Earlier, I played around with topic modeling/recommendation engines in Apache Spark. Since then, I’ve been curious to see if I could make any gains by adopting another text processing approach in place of topic modeling—word2vec. For those who don’t know word2vec, it takes individual words and maps them into a vector space where the vector weights are determined by a neural network that trains on a corpus of text documents.
I won’t go into major depth on neural networks here (a gentle introduction for those who are interested), except to say that they are considered among many to be the bleeding-edge of artificial intelligence. Personally, I like word2vec because you don’t necessarily have to train the vectors yourself. Google has pre-trained vectors derived from a massive corpus of news documents they’ve indexed. These vectors are rich in semantic meaning, so it’s pretty cool that you can leverage their value with no extra work. All you have to do is download the (admittedly large 1.5 gig) file onto your computer and you’re good to go.
Almost. Originally, I had wanted to do this on top of my earlier spark project, using the same pseudo-distributed docker cluster on my old-ass laptop. But when I tried to load the pre-trained Google word vectors into memory, I got a big fat
MemoryError, which I actually thought was pretty generous because it was nice enough to tell me exactly what it was.
I had three options: commandeer some computers in the cloud on Amazon, try to finagle spark’s configuration like I did last time, or finally, try running Spark in local mode. Since I am still operating on the cheap, I wasn’t gonna go with option one. And since futzing around with Spark’s configuration put me in a dead end last time, I decided to ditch the pseudo-cluster and try running Spark in local mode.
Although local mode was way slower on some tasks, it could still load Google’s pre-trained word2vec model, so I was in business. Similar to my approach with topic modeling, I created a representative vector (or ‘profile’) for each user in the Movielens dataset. But whereas in the topic model, I created a profile vector by taking the max value in each topic across a user’s top-rated movies, here I instead averaged the vectors I derived from each movie (which were themselves averages of word vectors).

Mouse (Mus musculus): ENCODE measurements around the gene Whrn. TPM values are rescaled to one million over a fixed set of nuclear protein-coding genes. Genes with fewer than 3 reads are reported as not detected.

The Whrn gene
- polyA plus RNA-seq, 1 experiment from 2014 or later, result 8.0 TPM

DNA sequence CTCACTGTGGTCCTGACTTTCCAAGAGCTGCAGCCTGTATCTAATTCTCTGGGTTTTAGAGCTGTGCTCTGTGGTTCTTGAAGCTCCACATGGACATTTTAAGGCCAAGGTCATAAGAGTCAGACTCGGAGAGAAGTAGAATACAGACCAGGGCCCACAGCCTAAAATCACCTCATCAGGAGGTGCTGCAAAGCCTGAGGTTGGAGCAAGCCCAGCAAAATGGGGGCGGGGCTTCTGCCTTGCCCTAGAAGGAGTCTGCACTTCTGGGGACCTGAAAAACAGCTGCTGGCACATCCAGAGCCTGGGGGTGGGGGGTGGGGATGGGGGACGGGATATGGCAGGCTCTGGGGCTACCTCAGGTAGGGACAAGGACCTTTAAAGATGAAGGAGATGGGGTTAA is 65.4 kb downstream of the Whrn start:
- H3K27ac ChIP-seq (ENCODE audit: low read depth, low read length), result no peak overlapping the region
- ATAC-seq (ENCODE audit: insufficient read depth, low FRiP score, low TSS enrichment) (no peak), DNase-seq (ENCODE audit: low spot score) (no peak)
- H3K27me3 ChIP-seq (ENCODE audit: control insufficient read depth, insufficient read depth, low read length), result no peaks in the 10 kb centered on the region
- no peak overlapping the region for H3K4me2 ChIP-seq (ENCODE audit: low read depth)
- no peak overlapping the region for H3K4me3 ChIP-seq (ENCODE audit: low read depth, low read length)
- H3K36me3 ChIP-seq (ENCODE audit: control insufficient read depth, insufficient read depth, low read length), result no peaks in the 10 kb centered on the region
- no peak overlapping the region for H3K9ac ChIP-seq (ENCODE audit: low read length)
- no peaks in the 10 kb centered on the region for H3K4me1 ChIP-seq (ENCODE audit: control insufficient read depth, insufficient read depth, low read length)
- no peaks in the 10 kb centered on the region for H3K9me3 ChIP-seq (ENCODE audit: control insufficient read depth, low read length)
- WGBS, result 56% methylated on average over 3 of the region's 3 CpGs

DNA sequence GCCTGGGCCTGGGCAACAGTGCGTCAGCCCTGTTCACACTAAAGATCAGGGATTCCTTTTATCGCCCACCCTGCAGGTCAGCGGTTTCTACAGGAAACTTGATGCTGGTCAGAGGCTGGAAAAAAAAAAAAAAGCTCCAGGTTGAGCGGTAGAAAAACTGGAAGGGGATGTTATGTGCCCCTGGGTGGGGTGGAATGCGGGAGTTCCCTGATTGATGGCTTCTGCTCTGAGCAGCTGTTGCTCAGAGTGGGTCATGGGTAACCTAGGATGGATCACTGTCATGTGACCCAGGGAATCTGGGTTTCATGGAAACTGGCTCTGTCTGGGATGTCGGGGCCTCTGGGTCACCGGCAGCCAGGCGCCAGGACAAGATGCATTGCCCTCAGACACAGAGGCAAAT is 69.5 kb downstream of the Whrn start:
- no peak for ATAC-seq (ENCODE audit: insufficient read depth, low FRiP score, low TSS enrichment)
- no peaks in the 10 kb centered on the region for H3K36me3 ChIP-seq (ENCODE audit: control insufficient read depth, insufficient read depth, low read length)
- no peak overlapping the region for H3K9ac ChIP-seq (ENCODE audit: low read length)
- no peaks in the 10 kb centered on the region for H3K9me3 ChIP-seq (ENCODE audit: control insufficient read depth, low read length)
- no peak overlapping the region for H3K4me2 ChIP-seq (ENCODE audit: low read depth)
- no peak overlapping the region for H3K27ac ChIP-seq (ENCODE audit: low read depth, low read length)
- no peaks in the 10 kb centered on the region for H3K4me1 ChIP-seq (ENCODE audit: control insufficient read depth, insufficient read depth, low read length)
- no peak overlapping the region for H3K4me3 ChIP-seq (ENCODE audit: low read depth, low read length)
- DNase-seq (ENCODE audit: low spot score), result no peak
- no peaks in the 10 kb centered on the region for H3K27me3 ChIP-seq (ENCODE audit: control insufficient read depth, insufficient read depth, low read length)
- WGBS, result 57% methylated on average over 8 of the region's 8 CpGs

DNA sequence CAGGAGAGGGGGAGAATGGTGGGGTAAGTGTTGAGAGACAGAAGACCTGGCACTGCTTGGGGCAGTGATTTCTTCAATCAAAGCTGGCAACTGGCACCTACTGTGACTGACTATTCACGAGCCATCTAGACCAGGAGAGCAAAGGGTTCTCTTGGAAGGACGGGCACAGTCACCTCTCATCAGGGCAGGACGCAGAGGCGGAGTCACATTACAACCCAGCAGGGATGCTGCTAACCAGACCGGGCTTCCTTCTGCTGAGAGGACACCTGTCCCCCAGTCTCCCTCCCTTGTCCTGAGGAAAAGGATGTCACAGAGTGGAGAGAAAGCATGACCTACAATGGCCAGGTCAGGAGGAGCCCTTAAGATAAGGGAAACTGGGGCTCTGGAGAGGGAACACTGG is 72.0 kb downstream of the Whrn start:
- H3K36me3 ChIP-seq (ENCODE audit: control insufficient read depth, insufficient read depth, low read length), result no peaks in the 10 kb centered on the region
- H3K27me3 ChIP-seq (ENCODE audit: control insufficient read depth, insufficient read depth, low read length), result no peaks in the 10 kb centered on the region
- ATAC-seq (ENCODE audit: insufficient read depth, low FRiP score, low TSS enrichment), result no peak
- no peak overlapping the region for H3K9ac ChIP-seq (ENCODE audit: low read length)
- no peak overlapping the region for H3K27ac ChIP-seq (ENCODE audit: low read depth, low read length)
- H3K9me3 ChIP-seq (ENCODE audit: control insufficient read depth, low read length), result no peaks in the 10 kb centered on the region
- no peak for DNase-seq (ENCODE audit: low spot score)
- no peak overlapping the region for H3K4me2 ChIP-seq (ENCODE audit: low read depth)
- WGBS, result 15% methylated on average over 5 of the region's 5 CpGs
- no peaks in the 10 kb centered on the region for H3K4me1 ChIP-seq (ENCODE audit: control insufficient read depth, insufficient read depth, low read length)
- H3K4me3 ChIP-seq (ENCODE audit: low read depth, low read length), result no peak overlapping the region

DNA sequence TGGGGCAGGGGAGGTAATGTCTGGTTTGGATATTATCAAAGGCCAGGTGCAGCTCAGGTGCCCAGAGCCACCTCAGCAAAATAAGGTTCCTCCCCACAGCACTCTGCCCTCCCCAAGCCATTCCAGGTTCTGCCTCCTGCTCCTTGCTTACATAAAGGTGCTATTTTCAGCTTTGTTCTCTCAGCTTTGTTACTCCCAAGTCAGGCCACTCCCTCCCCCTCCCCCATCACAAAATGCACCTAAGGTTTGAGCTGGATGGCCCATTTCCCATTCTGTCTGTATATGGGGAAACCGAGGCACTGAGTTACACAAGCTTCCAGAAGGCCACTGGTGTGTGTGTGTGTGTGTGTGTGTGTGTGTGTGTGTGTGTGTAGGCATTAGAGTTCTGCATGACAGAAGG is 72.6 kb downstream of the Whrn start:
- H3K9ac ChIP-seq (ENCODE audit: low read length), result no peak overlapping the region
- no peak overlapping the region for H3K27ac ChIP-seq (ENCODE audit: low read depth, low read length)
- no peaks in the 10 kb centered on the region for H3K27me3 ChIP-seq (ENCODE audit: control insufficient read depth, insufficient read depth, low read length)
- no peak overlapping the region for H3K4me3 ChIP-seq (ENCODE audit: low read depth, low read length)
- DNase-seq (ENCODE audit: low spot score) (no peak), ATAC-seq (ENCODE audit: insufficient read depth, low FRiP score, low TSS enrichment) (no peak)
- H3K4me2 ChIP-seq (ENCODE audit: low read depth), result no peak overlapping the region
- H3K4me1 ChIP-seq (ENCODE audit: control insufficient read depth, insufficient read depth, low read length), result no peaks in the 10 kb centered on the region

Let’s make this a bit more clear. First you take a plot summary scraped from Wikipedia, and then you remove common stop words (‘the’, ‘a’, ‘my’, etc.). Then you pass those words through the pre-trained word2vec model. This maps each word to a vector of length 300 (a word vector can in principle be of any length, but Google’s are of length 300). Now you have
D vectors of length 300, where
D is the number of words in a plot summary. If you average the values in those
D vectors, you arrive at a single vector that represents one movie’s plot summary.
Note: there are other ways of aggregating word vectors into a single document representation (including doc2vec), but I proceeded with averages because I was curious to see whether I could make any gains by using the most dead simple approach.
Once you have an average vector for each movie, you can get a profile vector for each user by averaging (again) across a user’s top-rated movies. At this point, recommendations can be made by ranking the cosine similarity between a user’s profile and the average vectors for each movie. This could power a recommendation engine its own—or supplement explicit ratings for
(user, movie) pairs that aren’t observed in the training data.
Cognizant of the hardware limitations I ran up against last time, I opted for the same approach I adopted then, which was to pretend I knew less about users and their preferences than I really did. My main goal was to see whether word2vec could beat out the topic modeling approach, and in fact it did. With 25% of the data covered up, the two algorithms performed roughly the same against the covered up data. But with 75% of the data covered up, word2vec resulted in an 8% performance boost (as compared with 3% gained from topic modeling)
So with very little extra work (simple averaging and pre-trained word vectors), word2vec has pretty encouraging out of the box performance. It definitely makes me eager to use word2vec in the future.
Also a point in word2vec’s favor: when I sanity checked the cosine similarity scores of word2vec’s average vectors across different movies, The Ipcress File shot to the top of the list of movies most similar The Bourne Ultimatum. Still don’t know what The Ipcress File is? Then I don’t feel bad re-using the same joke as a meme sign-off.